Hong Kong firm files complaint over locked iPhones
Hong Kong Telecommunications is turning to the legal system in a complaint with the city's telecoms regulator over Apple iPhone locking, according to the <Em>Wall Street Journal</em>. Unlocked phones are commonplace in Hong Kong; in fact, the city was one of the first regions in the world to get unlocked iPhones as an option. The iPhone 5, though, is only compatible with two 4G networks in the area, excluding HKT -- which is owned by Hong Kong's biggest telecoms company, PCCW.<br />
On September 28th, shortly after it discovered the iPhone 5 wouldn't function on its 4G network, HKT filed a complaint with the city's regulator. That hasn't made any progress though, and so the company is <a href="http://macnn.com/rd/279790==http://online.wsj.com/article/SB10001424127887323549204578319533001159230.html" rel='nofollow'>now asking</a> for a judicial review of the way the regulator has handled the case. Should a review go through, it could eventually allow a challenge of Apple's locking policies.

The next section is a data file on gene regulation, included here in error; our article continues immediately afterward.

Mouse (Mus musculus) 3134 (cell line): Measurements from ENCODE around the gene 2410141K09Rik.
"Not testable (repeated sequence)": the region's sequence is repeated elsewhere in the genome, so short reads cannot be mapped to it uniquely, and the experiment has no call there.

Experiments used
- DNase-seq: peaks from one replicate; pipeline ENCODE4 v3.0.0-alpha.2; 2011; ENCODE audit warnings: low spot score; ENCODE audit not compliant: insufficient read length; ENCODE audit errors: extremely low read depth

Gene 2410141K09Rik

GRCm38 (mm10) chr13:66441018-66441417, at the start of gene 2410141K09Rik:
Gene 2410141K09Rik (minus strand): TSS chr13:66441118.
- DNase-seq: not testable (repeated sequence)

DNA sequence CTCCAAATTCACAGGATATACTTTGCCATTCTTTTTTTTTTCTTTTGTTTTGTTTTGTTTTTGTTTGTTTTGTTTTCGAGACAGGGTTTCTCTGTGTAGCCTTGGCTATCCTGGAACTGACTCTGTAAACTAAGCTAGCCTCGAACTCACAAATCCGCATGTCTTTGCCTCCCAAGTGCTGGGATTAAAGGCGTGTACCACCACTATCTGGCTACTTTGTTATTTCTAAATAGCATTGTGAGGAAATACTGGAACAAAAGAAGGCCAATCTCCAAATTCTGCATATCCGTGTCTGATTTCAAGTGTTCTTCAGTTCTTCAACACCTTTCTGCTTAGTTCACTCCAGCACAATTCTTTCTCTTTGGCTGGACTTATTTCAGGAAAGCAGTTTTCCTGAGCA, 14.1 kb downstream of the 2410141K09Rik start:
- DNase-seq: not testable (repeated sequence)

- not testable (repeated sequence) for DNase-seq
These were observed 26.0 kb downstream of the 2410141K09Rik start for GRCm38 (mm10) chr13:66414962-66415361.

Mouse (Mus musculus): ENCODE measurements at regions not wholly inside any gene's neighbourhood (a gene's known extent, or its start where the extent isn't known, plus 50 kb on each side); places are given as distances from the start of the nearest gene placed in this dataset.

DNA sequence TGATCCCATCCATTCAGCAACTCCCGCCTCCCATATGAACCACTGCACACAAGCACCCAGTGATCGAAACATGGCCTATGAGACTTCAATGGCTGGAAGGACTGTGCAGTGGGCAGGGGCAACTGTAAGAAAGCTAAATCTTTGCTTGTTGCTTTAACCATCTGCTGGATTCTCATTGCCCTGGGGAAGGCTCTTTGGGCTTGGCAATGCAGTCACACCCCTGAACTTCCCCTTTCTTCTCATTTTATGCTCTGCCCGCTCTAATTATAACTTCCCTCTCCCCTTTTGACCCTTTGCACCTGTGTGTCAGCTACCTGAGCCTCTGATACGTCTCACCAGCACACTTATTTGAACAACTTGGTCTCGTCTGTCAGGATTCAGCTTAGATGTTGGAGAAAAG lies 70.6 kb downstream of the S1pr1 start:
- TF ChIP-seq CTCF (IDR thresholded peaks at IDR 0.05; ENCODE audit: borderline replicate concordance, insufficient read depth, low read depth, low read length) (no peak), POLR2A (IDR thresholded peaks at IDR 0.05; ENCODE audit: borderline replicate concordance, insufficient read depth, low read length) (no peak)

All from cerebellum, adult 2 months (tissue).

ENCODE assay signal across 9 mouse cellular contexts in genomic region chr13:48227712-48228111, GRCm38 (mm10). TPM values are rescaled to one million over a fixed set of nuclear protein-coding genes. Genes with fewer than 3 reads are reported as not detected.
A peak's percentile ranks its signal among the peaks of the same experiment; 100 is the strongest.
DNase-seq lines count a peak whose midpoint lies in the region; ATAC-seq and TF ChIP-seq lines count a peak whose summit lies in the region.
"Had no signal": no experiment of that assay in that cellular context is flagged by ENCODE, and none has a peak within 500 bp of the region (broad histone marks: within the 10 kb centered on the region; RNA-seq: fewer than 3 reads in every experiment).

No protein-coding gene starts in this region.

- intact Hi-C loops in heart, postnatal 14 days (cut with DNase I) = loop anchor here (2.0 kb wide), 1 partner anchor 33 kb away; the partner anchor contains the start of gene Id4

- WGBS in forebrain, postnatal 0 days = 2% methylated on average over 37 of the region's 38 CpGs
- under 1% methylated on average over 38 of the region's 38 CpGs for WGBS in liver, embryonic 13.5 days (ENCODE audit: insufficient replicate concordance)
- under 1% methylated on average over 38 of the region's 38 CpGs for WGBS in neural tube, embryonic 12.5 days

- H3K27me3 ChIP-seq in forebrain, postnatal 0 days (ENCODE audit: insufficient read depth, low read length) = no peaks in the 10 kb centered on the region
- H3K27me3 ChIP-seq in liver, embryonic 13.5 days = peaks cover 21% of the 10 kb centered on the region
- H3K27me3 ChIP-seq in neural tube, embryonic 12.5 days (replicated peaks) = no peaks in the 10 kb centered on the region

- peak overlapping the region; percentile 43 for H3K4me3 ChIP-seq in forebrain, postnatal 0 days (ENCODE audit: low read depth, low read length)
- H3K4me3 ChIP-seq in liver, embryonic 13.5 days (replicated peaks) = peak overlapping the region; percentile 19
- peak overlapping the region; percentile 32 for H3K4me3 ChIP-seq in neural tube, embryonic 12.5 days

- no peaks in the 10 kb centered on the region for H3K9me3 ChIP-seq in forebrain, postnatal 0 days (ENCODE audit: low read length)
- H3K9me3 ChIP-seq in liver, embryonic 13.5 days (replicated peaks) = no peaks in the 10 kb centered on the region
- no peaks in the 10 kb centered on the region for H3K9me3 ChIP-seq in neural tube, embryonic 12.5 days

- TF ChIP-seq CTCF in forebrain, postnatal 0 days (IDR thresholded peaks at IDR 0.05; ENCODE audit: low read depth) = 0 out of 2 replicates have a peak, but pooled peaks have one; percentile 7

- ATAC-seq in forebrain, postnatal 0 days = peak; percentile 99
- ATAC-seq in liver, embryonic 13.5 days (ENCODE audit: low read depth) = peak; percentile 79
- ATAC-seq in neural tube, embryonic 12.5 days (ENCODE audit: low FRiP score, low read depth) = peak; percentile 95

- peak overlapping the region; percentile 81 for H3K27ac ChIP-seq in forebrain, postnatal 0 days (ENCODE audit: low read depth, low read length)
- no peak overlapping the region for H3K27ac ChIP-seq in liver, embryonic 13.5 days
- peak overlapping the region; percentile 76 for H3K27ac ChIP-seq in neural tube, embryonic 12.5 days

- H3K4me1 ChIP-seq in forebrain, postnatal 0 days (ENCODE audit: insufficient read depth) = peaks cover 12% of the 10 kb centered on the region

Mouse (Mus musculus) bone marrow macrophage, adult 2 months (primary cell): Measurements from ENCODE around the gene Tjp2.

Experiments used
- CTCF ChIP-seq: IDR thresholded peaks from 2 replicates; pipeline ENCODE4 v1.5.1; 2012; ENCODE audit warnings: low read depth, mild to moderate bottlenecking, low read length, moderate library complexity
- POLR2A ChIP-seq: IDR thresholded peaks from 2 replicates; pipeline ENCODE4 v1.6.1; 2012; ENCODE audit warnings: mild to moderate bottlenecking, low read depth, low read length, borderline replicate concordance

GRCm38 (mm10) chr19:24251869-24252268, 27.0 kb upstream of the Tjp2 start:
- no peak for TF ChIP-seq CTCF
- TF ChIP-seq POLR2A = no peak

In court documents, HKT argues that it has lost "hundreds of millions of Hong Kong dollars" because people can't use the iPhone 5 on its network. It also contends that shoppers are being harmed, since they might not have been aware of restrictions and later discovered "that they were having their choice of mobile service provider dictated (or limited) by Apple." The company suggests that Apple could easily enable the iPhone 5 for HKT by making a change in iOS, and gain more customers at the same time.
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